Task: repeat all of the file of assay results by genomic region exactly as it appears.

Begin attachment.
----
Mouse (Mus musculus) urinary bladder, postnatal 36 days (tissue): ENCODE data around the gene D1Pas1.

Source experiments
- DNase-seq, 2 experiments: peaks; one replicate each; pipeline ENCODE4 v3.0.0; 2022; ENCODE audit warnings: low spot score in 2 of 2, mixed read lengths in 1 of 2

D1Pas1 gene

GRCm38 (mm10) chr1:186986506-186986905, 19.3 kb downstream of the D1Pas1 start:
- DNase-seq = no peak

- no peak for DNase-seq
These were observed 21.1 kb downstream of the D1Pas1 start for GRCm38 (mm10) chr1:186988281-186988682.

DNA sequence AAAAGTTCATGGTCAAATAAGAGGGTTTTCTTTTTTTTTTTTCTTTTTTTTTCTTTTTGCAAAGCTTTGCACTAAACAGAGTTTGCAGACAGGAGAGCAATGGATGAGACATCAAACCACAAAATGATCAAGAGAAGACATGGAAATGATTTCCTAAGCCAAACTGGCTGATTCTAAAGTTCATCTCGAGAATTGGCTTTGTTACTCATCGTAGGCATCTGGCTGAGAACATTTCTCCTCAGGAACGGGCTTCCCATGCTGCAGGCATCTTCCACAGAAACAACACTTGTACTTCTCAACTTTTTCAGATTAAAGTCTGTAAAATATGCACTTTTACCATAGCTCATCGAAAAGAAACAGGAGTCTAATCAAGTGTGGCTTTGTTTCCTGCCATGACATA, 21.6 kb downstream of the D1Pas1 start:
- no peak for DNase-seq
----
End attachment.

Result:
Mouse (Mus musculus) urinary bladder, postnatal 36 days (tissue): ENCODE data around the gene D1Pas1.

Source experiments
- DNase-seq, 2 experiments: peaks; one replicate each; pipeline ENCODE4 v3.0.0; 2022; ENCODE audit warnings: low spot score in 2 of 2, mixed read lengths in 1 of 2

D1Pas1 gene

GRCm38 (mm10) chr1:186986506-186986905, 19.3 kb downstream of the D1Pas1 start:
- DNase-seq = no peak

- no peak for DNase-seq
These were observed 21.1 kb downstream of the D1Pas1 start for GRCm38 (mm10) chr1:186988281-186988682.

DNA sequence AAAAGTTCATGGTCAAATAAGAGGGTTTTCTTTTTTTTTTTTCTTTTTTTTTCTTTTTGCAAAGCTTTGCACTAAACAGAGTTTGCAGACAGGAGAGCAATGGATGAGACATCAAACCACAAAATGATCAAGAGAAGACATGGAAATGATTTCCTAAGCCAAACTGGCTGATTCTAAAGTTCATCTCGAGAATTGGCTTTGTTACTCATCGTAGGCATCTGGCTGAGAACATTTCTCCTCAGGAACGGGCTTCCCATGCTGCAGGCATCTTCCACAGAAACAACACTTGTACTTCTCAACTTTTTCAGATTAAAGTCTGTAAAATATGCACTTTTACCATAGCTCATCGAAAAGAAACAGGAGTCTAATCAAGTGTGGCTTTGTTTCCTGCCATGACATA, 21.6 kb downstream of the D1Pas1 start:
- no peak for DNase-seq